If you don’t have a signed document from your eHealth engineer stating that they meet your patient data access policy then you need to obtain one now.

 

If you’d like a confidentiality agreement template then please feel free to call us and we’ll be able to send you a generic template.

 

The third security risk to health businesses is the unauthorized access of patient data, which we all commonly know as hacking. However, most health business owners or managers aren’t aware that half the hacking cases reported aren’t external hacks but internal ones.

 

An internal hack is when an unauthorized staff member or stakeholder within the business is able to access clinical or business data that they are not supposed to.

 

To remove the internal hack risk from your business you can implement a few simple steps. The first step is to ask the clinical staff not to share their passwords with other staff members. The second tip is to ensure that no one except the business owner, manager and IT vendor can access the server. The third tip is to audit your business IT platform every 12 months. It is important to have an external eHealth engineer audit your current IT platform and check the level of service that your IT provider is delivering.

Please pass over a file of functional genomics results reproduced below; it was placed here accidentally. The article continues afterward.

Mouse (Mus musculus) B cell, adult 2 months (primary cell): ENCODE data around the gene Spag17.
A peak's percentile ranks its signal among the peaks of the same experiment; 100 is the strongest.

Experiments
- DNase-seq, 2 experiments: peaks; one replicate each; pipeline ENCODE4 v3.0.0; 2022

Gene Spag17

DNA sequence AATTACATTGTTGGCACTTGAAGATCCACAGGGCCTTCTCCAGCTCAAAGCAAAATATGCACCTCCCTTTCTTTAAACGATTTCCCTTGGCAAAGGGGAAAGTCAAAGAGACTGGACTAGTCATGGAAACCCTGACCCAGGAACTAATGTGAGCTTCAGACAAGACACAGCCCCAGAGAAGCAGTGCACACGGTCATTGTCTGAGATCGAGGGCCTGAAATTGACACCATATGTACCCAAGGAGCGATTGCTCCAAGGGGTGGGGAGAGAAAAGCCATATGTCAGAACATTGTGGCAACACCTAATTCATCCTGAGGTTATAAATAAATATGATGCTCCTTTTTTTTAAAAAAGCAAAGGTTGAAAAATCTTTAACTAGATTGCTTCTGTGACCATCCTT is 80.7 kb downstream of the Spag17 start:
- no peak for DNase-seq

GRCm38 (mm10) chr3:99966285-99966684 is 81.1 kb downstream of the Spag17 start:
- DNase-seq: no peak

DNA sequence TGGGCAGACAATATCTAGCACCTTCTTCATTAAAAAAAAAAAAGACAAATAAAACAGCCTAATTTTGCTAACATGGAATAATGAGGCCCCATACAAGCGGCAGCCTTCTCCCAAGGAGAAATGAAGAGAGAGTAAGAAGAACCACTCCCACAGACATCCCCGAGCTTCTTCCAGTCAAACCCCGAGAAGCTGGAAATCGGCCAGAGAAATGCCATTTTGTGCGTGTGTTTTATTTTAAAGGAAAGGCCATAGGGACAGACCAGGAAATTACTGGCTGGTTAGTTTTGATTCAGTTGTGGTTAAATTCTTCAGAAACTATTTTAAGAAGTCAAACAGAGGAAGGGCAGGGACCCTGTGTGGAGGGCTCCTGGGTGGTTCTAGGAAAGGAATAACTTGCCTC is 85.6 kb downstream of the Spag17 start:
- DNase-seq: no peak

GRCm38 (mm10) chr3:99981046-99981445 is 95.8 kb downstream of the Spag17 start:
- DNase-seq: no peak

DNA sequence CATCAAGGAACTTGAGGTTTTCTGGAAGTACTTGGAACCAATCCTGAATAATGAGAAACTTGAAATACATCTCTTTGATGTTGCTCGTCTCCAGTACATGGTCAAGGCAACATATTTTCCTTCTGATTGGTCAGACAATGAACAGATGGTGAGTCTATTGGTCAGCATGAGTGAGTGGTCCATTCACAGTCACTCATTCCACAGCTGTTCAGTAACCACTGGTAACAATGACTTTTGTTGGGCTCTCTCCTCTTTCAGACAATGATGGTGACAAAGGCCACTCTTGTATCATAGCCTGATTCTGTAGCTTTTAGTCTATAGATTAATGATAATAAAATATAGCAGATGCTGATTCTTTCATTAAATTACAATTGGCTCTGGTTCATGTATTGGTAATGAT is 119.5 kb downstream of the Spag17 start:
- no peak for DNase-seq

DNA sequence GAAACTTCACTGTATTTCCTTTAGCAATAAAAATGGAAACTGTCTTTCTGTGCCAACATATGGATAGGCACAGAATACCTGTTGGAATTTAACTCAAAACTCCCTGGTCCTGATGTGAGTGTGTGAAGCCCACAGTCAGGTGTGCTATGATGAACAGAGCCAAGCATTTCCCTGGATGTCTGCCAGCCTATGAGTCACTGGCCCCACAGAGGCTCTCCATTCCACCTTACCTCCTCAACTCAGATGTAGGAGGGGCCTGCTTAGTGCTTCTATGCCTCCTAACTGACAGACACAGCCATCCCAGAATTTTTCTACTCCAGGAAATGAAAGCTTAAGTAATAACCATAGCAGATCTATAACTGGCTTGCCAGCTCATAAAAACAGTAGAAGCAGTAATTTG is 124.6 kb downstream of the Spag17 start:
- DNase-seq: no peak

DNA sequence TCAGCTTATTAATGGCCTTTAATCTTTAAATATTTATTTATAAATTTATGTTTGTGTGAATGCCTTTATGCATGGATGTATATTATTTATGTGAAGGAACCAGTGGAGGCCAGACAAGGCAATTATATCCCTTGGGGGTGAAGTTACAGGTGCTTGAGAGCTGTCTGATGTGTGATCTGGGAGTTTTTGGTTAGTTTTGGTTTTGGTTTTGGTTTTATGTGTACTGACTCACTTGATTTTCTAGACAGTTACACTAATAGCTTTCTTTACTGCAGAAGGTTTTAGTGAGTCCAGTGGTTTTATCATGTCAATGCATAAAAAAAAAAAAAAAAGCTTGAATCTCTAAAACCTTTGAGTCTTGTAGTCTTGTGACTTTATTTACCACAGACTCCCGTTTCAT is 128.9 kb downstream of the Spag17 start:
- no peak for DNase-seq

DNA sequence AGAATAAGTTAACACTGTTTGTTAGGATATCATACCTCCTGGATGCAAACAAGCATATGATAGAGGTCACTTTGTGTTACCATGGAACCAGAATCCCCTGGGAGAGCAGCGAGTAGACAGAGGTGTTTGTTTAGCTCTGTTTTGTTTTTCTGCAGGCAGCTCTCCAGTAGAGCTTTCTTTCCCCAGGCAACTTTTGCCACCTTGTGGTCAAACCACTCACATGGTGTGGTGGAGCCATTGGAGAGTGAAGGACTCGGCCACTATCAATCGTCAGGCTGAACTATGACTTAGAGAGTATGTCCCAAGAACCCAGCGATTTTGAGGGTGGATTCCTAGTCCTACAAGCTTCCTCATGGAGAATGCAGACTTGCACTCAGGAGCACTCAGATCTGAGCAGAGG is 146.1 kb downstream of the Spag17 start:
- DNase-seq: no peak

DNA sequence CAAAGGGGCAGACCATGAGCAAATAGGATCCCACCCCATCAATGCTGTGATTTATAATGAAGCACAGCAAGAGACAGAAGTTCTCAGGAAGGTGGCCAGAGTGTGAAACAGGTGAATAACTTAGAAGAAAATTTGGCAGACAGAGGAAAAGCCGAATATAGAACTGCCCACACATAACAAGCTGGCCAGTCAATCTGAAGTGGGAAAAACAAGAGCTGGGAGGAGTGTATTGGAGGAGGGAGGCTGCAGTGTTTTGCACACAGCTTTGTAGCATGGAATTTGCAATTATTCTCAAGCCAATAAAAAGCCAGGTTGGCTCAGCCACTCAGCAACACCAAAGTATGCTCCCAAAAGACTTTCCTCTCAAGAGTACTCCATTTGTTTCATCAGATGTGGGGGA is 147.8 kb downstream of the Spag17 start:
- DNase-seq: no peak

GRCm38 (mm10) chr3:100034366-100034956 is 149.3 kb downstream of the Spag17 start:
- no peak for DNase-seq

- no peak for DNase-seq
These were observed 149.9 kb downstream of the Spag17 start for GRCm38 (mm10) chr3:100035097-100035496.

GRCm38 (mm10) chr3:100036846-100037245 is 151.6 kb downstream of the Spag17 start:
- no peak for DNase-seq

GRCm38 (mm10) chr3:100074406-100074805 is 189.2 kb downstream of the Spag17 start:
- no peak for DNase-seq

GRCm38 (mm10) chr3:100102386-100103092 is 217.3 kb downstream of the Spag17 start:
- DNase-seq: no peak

Ongoing regular audits ensure that your business is protected from downtime due to technology failure, medico-legal complications due to unauthorized data access and most importantly, ensuring that you can always use your backups when needed.

 

If you enjoyed this article and would like more useful tips, then I’d encourage you to visit our website for more useful articles, tips, and recommendations.

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Tips to Make Your Clinic More Efficient

Tips to Make Your Clinic More Efficient | IT Support and Hardware for Clinics | Scoop.it

Business process engineering or business workflow optimization are terms used to describe how an organization and its staff are able to achieve more by changing or improving the way they do things.

 

By ’achieving more‘ we mean either getting the same results from a previous process but by doing less or delivering better results by doing things in a new way.

 

Ultimately business process engineering makes the clinic more efficient AND more productive. We surveyed some of our existing customers (specifically for this blog) to find out areas that they had improved on in their business. The key areas were:

  • Reducing administration work
  • Simplifying the patient journey
  • Reducing staff error
  • Reducing the workload on management and the team in general
  • Promoting a better culture at work by making it less stressful

 

Now for the fun part, below are the top five workflow changes our clients implemented (by using technology) that made them and their staff more productive: